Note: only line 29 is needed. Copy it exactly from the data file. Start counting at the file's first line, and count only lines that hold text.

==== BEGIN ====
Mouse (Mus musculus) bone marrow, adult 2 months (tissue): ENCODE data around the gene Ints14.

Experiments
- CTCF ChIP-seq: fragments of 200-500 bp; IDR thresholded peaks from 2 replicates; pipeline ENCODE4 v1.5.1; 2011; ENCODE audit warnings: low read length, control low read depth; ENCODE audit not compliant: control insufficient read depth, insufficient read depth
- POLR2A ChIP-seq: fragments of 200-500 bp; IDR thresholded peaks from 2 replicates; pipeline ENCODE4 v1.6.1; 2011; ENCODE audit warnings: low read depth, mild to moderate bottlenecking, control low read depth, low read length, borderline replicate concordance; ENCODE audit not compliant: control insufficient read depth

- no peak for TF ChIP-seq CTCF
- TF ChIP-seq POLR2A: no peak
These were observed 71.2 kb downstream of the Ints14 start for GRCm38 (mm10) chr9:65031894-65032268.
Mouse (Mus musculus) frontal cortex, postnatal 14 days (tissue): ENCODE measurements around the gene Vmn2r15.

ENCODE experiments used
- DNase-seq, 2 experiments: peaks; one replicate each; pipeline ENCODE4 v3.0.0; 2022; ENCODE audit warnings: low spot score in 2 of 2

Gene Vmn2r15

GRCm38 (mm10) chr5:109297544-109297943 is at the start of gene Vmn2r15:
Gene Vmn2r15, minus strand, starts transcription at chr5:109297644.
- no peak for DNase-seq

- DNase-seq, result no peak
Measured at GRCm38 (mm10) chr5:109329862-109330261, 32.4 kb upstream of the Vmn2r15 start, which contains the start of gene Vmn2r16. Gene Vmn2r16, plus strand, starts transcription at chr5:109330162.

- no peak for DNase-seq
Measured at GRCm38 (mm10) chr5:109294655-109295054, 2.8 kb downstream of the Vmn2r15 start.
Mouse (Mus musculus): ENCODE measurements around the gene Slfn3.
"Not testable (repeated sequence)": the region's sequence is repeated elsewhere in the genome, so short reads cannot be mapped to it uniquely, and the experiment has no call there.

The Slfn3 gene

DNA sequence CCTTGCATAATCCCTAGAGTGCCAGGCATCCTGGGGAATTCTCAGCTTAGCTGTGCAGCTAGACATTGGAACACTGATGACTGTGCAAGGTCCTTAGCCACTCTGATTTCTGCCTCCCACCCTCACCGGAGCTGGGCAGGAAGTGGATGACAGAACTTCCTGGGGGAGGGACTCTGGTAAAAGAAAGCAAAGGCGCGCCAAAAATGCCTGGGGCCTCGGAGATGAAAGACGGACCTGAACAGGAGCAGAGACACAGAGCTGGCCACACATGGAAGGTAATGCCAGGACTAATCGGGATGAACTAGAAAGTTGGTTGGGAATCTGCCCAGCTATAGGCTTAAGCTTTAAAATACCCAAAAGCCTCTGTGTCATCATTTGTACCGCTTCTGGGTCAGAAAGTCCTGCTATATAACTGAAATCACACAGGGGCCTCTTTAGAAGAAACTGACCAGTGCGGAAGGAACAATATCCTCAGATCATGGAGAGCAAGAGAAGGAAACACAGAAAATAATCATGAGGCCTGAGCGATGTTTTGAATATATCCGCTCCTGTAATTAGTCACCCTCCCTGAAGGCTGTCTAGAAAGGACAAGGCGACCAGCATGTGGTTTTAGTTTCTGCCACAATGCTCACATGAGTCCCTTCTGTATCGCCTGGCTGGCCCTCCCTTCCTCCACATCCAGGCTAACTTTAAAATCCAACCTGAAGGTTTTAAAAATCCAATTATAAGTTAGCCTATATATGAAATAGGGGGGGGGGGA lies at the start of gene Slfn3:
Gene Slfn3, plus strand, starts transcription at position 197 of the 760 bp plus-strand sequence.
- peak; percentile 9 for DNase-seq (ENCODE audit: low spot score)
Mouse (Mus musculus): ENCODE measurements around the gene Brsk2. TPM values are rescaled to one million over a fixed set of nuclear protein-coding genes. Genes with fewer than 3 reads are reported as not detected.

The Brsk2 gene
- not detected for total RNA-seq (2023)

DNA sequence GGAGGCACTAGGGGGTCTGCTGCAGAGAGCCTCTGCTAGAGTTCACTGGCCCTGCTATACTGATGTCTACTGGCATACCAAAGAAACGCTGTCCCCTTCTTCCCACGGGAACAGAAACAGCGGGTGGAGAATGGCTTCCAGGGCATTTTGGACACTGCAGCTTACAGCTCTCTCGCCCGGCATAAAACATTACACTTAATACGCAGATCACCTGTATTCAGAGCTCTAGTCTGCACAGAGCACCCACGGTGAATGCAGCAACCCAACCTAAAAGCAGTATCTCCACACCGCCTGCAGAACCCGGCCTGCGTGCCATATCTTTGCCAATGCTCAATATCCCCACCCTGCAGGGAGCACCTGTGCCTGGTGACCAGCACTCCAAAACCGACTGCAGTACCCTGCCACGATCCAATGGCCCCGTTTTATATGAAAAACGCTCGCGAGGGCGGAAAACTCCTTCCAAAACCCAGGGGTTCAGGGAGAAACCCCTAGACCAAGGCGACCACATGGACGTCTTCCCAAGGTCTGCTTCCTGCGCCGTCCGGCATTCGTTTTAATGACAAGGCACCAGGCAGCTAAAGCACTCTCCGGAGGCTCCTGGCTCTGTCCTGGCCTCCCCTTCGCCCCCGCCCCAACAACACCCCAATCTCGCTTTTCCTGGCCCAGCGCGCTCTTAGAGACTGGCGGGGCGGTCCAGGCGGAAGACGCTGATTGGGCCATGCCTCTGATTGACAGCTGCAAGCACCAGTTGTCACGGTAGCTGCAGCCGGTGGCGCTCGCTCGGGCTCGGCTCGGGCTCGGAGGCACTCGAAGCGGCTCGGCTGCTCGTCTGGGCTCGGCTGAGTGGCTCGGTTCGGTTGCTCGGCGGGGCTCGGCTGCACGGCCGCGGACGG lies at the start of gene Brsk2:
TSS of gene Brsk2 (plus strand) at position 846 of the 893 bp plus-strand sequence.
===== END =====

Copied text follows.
TSS of gene Brsk2 (plus strand) at position 846 of the 893 bp plus-strand sequence.